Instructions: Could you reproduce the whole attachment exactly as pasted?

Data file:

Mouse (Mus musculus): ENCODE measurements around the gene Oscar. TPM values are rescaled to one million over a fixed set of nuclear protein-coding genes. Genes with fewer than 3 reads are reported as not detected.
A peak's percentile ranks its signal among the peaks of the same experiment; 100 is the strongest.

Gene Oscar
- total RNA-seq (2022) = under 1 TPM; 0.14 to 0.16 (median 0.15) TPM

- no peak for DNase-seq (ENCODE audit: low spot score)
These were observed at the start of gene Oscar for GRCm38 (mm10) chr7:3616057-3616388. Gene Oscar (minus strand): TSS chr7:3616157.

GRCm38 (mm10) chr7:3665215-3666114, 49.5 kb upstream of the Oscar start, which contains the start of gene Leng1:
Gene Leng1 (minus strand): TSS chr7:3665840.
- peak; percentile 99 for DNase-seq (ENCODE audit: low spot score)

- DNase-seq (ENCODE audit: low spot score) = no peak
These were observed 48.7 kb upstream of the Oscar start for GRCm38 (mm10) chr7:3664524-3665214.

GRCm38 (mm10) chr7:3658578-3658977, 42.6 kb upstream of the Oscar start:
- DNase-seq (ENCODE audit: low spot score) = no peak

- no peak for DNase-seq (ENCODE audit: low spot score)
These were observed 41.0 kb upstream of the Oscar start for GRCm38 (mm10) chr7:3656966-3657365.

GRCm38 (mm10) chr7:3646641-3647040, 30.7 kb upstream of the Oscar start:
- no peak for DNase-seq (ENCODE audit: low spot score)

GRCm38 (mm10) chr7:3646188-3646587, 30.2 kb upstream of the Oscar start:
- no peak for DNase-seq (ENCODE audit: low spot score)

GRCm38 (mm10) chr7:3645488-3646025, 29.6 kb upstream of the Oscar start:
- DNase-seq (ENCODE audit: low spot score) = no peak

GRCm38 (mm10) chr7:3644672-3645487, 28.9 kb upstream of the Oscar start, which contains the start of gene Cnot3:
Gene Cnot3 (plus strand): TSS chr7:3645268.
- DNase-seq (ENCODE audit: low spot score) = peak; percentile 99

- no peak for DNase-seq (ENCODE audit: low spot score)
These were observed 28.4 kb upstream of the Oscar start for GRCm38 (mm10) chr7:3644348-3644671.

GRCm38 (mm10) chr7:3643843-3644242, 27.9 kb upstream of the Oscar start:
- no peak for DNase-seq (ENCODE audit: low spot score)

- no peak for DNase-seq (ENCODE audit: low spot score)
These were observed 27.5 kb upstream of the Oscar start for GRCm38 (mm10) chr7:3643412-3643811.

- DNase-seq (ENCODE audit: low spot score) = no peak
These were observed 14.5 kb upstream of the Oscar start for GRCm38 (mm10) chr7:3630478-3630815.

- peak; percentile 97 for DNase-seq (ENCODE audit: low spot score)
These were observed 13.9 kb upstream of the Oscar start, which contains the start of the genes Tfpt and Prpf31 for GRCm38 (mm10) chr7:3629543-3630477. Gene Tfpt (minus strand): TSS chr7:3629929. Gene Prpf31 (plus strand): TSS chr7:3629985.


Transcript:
Mouse (Mus musculus): ENCODE measurements around the gene Oscar. TPM values are rescaled to one million over a fixed set of nuclear protein-coding genes. Genes with fewer than 3 reads are reported as not detected.
A peak's percentile ranks its signal among the peaks of the same experiment; 100 is the strongest.

Gene Oscar
- total RNA-seq (2022) = under 1 TPM; 0.14 to 0.16 (median 0.15) TPM

- no peak for DNase-seq (ENCODE audit: low spot score)
These were observed at the start of gene Oscar for GRCm38 (mm10) chr7:3616057-3616388. Gene Oscar (minus strand): TSS chr7:3616157.

GRCm38 (mm10) chr7:3665215-3666114, 49.5 kb upstream of the Oscar start, which contains the start of gene Leng1:
Gene Leng1 (minus strand): TSS chr7:3665840.
- peak; percentile 99 for DNase-seq (ENCODE audit: low spot score)

- DNase-seq (ENCODE audit: low spot score) = no peak
These were observed 48.7 kb upstream of the Oscar start for GRCm38 (mm10) chr7:3664524-3665214.

GRCm38 (mm10) chr7:3658578-3658977, 42.6 kb upstream of the Oscar start:
- DNase-seq (ENCODE audit: low spot score) = no peak

- no peak for DNase-seq (ENCODE audit: low spot score)
These were observed 41.0 kb upstream of the Oscar start for GRCm38 (mm10) chr7:3656966-3657365.

GRCm38 (mm10) chr7:3646641-3647040, 30.7 kb upstream of the Oscar start:
- no peak for DNase-seq (ENCODE audit: low spot score)

GRCm38 (mm10) chr7:3646188-3646587, 30.2 kb upstream of the Oscar start:
- no peak for DNase-seq (ENCODE audit: low spot score)

GRCm38 (mm10) chr7:3645488-3646025, 29.6 kb upstream of the Oscar start:
- DNase-seq (ENCODE audit: low spot score) = no peak

GRCm38 (mm10) chr7:3644672-3645487, 28.9 kb upstream of the Oscar start, which contains the start of gene Cnot3:
Gene Cnot3 (plus strand): TSS chr7:3645268.
- DNase-seq (ENCODE audit: low spot score) = peak; percentile 99

- no peak for DNase-seq (ENCODE audit: low spot score)
These were observed 28.4 kb upstream of the Oscar start for GRCm38 (mm10) chr7:3644348-3644671.

GRCm38 (mm10) chr7:3643843-3644242, 27.9 kb upstream of the Oscar start:
- no peak for DNase-seq (ENCODE audit: low spot score)

- no peak for DNase-seq (ENCODE audit: low spot score)
These were observed 27.5 kb upstream of the Oscar start for GRCm38 (mm10) chr7:3643412-3643811.

- DNase-seq (ENCODE audit: low spot score) = no peak
These were observed 14.5 kb upstream of the Oscar start for GRCm38 (mm10) chr7:3630478-3630815.

- peak; percentile 97 for DNase-seq (ENCODE audit: low spot score)
These were observed 13.9 kb upstream of the Oscar start, which contains the start of the genes Tfpt and Prpf31 for GRCm38 (mm10) chr7:3629543-3630477. Gene Tfpt (minus strand): TSS chr7:3629929. Gene Prpf31 (plus strand): TSS chr7:3629985.